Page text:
Syria crisis decision facing Chicago-area lawmakers
September 3, 2013 (CHICAGO) -- Some Chicago area lawmakers are among those who have decided to support military action in Syria.
The growing support on Capitol Hill comes as President Obama prepares to fly to Russia, a key Syrian ally.
"I'm leaving my options open," said U.S. Rep. Mike Quigley. "This is an extraordinarily complicated issue. There are a lot of questions to be asked."
Though a number of Chicago-area lawmakers remain non-committal, Republican Congressman Adam Kinzinger from the southwest suburbs joined his party's leaders in the house in supporting the president's plan for military action in Syria.
"This is not about politics," Kinzinger said. "This isn't about whether you voted for the president or whether you didn't vote for the president. This is about America being taken seriously around the globe."
Tuesday, Illinois United States Senator Dick Durbin grilled White House officials.
"What is your assessment of their potential when it comes to the delivery and their capacity when it comes to the amount of chemical agents they have available?" he said.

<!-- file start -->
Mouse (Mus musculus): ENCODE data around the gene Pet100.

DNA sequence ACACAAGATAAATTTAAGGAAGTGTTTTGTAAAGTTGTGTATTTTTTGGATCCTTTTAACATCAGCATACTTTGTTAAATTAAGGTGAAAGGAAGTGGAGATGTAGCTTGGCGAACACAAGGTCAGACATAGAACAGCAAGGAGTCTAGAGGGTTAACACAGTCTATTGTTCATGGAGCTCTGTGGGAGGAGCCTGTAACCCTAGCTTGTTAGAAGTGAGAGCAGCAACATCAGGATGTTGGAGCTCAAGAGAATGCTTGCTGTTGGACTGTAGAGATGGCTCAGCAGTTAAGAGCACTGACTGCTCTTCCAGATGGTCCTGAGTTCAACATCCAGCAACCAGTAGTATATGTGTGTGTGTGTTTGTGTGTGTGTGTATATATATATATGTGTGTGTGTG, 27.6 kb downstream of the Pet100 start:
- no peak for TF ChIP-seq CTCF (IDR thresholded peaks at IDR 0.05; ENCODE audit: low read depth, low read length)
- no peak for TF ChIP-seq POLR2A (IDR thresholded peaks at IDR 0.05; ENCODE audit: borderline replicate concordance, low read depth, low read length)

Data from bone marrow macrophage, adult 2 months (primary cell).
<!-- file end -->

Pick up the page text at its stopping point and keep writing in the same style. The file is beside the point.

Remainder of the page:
The White House has mounted an intense lobbying campaign in recent days, warning lawmakers of the risks of inaction in the wake of an alleged chemical weapons attack on civilians by Syrian leader Bashar Al-Assad.
"There's never been a time when a president has gone to Congress and asked for military action and hasn't gotten it. So that would play, I think, very heavily on their minds," said ABC7 political analyst Laura Washington.
Chicago attorney Yaser Tabbara is in Washington lobbying for Syrian opposition forces.
"The opposition's No. 1 priority is to end the bloodshed and to basically take away the abilities of Bashar al-Assad, from ballistic missiles to air force to chemical weapons," Tabbara said.
The signs of growing support on Capitol Hill come as President Obama seeks to bolster international support at the G-20 Summit.
It's being held in Russia, an ally of Syria, and will be attended by Russian leader Vladimir Putin, whose blocked U.S. efforts to punish Syria.
"Both sides have indicated, both Putin and Obama have indicated, that this should obviously be discussed, whether directly between them or simply between their advisors, depends on how frosty things are," said DePaul University professor Tom Mockaitis.
Observers say it is critical for the president to shore up support among lawmakers at home before the G-20 Summit.
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